A Recital of Consideration from Heck

Reader Gabriel Kurcab, a lawyer at the Cincinnati law firm Katz Teller, sent me the following traditional recital of consideration, which he had found in a medical director agreement:

NOW THEREFORE, KNOW ALL MEN BY THESE PRESENTS, accepting the above WHEREAS clause as true and incorporating same as if fully stated herein, that the parties hereto, in consideration of the premises and the mutual promises and undertakings herein well and truly to be formed, do agree as hereinafter set forth.

Freak-show traditional contract legalese gets old quickly, but it’s not a bad idea to remind oneself occasionally of what the worst of the worst looks like. Gabriel referred to this recital of consideration as “the human centipede of legal prose.” (If you don’t get that allusion, consider yourself fortunate!)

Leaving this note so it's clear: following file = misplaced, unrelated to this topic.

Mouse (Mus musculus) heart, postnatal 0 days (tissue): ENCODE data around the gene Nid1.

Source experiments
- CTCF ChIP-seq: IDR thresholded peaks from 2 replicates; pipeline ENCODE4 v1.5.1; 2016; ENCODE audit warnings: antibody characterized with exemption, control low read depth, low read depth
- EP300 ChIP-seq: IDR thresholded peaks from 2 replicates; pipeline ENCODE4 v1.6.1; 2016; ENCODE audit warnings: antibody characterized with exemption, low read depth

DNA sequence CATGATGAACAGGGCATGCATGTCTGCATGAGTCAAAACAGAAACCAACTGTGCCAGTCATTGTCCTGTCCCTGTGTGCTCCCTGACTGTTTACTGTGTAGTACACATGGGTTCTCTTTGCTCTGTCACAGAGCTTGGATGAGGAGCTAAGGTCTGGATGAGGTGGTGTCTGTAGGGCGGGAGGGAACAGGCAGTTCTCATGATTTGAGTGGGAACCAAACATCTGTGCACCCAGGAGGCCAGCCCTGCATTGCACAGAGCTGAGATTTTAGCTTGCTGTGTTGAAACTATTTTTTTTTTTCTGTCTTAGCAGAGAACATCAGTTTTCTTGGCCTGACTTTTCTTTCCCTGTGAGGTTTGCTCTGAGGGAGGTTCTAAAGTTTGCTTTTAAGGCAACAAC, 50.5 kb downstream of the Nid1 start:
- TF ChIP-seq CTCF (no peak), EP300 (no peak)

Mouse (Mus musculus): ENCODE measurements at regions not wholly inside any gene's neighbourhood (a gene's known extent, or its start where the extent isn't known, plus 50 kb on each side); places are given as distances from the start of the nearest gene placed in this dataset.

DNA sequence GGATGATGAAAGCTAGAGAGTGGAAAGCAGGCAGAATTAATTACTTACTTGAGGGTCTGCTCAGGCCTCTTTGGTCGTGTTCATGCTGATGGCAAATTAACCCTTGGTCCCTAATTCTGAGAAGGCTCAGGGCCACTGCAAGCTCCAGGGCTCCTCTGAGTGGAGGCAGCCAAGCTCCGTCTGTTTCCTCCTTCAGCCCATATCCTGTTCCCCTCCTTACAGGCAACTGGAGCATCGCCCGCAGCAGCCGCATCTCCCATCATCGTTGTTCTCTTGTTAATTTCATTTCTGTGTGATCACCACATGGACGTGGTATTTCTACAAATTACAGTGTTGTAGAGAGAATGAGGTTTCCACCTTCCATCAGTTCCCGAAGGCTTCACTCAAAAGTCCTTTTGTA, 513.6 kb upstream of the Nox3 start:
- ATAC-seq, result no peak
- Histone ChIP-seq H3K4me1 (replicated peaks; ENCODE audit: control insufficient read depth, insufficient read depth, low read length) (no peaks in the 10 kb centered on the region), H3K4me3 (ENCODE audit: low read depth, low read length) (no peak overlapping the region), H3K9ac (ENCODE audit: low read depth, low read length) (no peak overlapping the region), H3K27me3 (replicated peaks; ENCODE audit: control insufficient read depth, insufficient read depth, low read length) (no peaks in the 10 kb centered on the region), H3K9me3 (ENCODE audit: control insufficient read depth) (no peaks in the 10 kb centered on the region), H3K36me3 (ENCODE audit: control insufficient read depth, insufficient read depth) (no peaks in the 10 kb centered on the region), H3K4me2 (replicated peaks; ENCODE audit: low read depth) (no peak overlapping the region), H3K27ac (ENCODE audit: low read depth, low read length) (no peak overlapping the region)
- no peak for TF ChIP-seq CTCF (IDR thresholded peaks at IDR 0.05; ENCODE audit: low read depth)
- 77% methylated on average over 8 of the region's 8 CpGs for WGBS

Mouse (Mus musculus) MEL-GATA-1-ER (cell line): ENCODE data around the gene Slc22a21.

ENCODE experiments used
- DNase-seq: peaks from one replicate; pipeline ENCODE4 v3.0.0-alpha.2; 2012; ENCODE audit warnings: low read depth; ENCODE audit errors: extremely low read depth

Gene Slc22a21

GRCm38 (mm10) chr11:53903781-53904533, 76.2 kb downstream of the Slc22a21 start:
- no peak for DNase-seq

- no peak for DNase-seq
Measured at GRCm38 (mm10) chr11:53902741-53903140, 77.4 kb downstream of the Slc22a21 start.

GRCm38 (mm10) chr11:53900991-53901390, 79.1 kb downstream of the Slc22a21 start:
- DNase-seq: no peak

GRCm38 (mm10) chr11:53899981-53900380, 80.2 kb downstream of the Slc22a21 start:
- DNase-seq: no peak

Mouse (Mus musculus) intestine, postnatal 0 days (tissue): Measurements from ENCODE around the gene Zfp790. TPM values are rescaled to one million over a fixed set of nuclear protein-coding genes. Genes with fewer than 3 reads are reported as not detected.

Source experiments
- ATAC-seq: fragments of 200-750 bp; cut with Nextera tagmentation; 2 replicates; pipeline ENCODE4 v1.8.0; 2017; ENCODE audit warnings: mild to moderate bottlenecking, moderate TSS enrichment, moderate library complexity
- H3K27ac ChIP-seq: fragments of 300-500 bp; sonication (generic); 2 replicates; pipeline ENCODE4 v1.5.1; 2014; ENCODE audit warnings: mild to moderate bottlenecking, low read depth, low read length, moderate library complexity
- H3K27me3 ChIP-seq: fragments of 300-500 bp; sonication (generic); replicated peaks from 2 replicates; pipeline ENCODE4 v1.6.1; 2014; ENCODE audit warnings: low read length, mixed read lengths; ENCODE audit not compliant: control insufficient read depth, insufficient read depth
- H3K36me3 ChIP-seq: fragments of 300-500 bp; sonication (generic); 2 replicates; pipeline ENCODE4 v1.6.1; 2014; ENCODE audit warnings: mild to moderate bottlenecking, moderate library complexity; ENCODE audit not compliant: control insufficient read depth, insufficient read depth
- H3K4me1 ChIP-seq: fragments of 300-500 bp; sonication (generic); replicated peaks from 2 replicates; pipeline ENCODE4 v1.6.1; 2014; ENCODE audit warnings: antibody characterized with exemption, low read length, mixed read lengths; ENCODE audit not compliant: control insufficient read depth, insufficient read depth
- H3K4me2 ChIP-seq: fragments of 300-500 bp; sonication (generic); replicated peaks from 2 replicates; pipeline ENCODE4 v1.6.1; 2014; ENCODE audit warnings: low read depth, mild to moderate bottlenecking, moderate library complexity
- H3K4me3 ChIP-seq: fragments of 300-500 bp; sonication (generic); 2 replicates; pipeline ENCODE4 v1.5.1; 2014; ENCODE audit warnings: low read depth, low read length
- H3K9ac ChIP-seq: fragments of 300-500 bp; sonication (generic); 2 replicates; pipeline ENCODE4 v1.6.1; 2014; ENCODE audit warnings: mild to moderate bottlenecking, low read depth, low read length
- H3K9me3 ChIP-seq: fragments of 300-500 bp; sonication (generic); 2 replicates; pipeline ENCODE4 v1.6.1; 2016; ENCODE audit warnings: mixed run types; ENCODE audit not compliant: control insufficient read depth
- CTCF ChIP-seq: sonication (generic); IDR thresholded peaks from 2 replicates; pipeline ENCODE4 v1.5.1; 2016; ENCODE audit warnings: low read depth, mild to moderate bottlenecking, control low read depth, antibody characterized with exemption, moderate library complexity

For my most recent discussion of the traditional recital of consideration, see this 2013 blog post. Because some think that the traditional recital of consideration has a role to play, in the fourth edition of MSCD I’ll attempt to put a stake through its heart.

(Go here for my post prompted by use of well and truly in this recital of consideration.)

About the author

Ken Adams is the leading authority on how to say clearly whatever you want to say in a contract. He’s author of A Manual of Style for Contract Drafting, and he offers online and in-person training around the world. He’s also chief content officer of LegalSifter, Inc., a company that combines artificial intelligence and expertise to assist with review of contracts.